June 22, 2016

How To Start A Magazine: Lessons from 10 Years of Pop Magazine

In 2005 Dave Keating and I, Rick Baker, set out to create a free press surf, skate and snowboarding magazine. 10 years later, we’re closing the ‘doors’. The whole endeavor was always about capturing the creativity and excitement that surfing, skateboarding and snowboarding gave us and from that, building a community that was inclusive and accessible to everyone.

So with that in mind, I wanted the last post on the Pop website to inspire someone to be creative and start their own thing. Maybe this will help.

Photo by Pete Alport
Rick Baker, Method Air, Hoodoo, Oregon, 2015. Photo by Pete Alport.

Getting Started: It Sure Looks Deep, Should I Jump?

When Dave and I started Pop, we knew nothing about making a magazine. I wasn’t a designer, Dave wasn’t a publisher. I got a C+ in English and was failing first-year marketing at university (again), Dave was a real estate salesman. But the other snowboard magazines at the time kinda’ sucked, and we thought a free press ‘zine’ might work.

Think about what you want to do, write a concise business plan of what it is you want to start, and start. It’s very hard to do something like publishing without giving it 100% in my experience. Especially in surf/skate/snow, where you’ve really got to live it. As Ron Swanson says, ‘don’t half-ass two things, whole-ass one thing’.

So we just went for it. I borrowed some money from my parents to pay the printers, downloaded a bootleg version of InDesign, followed some tutorials and copied layouts from other magazines I liked. In hindsight, we tried too much too early. If I did it again, I’d start off as a hardcore street zine. Trying to be polished and newsstand worthy with our skills and experience was very ambitious looking back at it. But that in itself is the attitude you need to have. Optimism that we could do it better. Be disruptive, back yourself and learn quickly.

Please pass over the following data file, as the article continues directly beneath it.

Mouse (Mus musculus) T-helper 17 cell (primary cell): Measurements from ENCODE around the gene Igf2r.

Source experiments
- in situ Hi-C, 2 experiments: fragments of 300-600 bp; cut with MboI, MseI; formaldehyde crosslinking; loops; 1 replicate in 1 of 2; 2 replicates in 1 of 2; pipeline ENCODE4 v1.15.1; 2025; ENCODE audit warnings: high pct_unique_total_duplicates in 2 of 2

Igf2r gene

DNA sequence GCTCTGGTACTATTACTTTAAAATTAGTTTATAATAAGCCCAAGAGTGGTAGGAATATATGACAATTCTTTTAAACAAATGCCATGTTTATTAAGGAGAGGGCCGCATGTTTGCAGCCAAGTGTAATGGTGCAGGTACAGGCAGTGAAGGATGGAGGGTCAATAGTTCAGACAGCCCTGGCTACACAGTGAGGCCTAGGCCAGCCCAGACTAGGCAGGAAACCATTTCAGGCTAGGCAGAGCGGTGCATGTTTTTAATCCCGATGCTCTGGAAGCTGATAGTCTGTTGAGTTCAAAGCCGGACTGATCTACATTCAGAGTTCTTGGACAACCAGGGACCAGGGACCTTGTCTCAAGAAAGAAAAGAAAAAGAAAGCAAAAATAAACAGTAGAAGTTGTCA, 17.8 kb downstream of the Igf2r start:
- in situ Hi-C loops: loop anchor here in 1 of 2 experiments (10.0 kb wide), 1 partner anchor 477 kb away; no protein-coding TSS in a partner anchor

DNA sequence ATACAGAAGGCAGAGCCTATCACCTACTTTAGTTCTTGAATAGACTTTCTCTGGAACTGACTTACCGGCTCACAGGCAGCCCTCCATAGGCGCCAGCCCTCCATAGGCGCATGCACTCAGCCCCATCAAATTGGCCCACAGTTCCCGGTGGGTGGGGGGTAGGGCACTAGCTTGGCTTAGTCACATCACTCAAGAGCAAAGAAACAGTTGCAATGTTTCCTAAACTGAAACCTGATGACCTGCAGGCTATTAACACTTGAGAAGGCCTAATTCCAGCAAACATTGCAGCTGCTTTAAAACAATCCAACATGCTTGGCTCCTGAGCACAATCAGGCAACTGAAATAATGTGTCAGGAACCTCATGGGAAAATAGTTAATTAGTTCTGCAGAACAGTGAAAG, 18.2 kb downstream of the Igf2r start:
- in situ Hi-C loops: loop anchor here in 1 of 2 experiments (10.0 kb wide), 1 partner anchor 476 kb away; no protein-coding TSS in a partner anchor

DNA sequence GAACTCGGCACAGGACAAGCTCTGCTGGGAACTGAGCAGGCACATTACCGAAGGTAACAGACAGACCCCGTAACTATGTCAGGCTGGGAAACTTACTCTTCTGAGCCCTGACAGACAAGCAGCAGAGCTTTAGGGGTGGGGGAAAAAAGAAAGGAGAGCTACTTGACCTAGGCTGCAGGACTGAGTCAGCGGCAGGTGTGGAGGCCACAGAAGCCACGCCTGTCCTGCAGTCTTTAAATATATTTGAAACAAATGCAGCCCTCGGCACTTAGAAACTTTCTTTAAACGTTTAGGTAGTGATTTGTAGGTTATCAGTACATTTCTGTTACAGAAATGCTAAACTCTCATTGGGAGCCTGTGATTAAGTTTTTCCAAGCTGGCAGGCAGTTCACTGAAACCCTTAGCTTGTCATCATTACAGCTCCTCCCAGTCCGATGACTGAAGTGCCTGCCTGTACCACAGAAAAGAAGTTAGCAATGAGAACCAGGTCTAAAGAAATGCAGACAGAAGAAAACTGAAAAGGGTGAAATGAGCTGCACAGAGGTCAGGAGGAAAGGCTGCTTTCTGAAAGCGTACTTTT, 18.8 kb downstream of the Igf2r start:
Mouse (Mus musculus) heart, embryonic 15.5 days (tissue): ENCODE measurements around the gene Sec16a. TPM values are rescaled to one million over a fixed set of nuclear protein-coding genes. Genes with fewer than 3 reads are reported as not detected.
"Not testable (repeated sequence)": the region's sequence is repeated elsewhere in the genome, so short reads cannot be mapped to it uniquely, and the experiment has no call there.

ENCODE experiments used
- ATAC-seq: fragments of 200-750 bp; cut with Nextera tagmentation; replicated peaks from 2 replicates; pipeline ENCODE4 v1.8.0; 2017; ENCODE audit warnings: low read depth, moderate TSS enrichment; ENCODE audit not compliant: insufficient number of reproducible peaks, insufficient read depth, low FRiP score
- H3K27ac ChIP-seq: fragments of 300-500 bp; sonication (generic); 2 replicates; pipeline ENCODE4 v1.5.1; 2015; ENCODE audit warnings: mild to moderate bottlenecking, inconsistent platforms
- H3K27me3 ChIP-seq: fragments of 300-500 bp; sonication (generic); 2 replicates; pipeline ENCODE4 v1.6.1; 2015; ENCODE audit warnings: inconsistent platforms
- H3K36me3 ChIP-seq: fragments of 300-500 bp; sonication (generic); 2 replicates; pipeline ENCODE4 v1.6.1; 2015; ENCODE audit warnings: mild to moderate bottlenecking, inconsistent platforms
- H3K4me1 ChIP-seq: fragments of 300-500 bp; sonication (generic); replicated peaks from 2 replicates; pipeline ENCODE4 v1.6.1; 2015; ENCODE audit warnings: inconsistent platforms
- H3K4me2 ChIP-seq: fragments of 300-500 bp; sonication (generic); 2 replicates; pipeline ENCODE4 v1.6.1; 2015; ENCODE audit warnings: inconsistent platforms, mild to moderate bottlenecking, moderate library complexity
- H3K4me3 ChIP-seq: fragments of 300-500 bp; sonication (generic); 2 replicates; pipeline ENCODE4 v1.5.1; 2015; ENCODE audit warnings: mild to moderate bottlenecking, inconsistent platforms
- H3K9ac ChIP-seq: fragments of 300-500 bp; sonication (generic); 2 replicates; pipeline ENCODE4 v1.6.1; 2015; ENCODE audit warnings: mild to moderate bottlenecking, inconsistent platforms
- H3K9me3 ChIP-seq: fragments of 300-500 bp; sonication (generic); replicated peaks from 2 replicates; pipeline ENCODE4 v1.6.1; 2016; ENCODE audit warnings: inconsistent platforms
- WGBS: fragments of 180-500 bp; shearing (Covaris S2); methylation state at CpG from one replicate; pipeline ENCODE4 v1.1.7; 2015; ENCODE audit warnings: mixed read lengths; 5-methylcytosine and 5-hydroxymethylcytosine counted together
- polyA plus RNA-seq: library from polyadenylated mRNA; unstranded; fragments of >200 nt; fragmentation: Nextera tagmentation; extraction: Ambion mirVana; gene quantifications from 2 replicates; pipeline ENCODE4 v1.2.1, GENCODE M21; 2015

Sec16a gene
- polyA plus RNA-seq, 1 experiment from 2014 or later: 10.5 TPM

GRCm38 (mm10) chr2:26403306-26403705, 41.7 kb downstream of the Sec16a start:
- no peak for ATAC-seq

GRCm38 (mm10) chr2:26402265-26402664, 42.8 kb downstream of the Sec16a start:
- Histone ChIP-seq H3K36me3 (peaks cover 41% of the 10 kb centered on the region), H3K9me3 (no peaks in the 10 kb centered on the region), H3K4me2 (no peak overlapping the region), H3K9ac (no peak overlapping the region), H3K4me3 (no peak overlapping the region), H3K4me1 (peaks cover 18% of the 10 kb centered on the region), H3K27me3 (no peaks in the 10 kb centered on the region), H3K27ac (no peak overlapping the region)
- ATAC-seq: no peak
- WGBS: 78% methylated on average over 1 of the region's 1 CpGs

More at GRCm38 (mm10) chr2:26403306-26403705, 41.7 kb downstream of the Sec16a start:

If you want a partner, find someone that compliments your skills and has the passion for the work. If you’re the creative, find someone that can handle the business side. A passion for the scene is key. You’ve got to believe in what you’re trying to do.

Dave and I were lucky in that we got along. We weren’t great friends or anything before Pop. We knew each other from school. But it turns out Dave had a work ethic greater than anybody and a blind optimism coupled with supreme patience for me and my creative indecision and penchant for procrastinating and going snowboarding.

It’s easy to get caught up in thinking you don’t have enough resources to start. How am I going to print this? Who’s building the website? How am I going to pay contributors? Those are actual problems for sure, but solvable problems.

Dave Keating checking ‘proofs’ at the printers

Editorial Voice

What’s your angle? Are you super positive and stoked on how you are doing this hobby on a board for a living? Are you calling bullshit on the corporatization of ‘our sport’? Are you just trying to be level-headed and sell the dream? Regardless, have a unique voice. Why am I picking up your magazine? Why am I looking at your website? If it’s just for the photos (like I always suspected it was), then own that.

With Pop, we were opinionated. So many magazines treat their readers like idiots. How many ‘trips with the lads’ to Japan could we read? Watered down interviews, terrible product ‘reviews’, half-assed advertising, the same design as last year, editors too scared to say anything remotely controversial, elitist jocks not inviting anyone to the party. Fuck that, snowboarding was never about that for us. We didn’t even put our names in the first few issues. We didn’t want Pop to be about us, we wanted it to be about the people in it. Plus that meant we could take shots at things we thought were funny.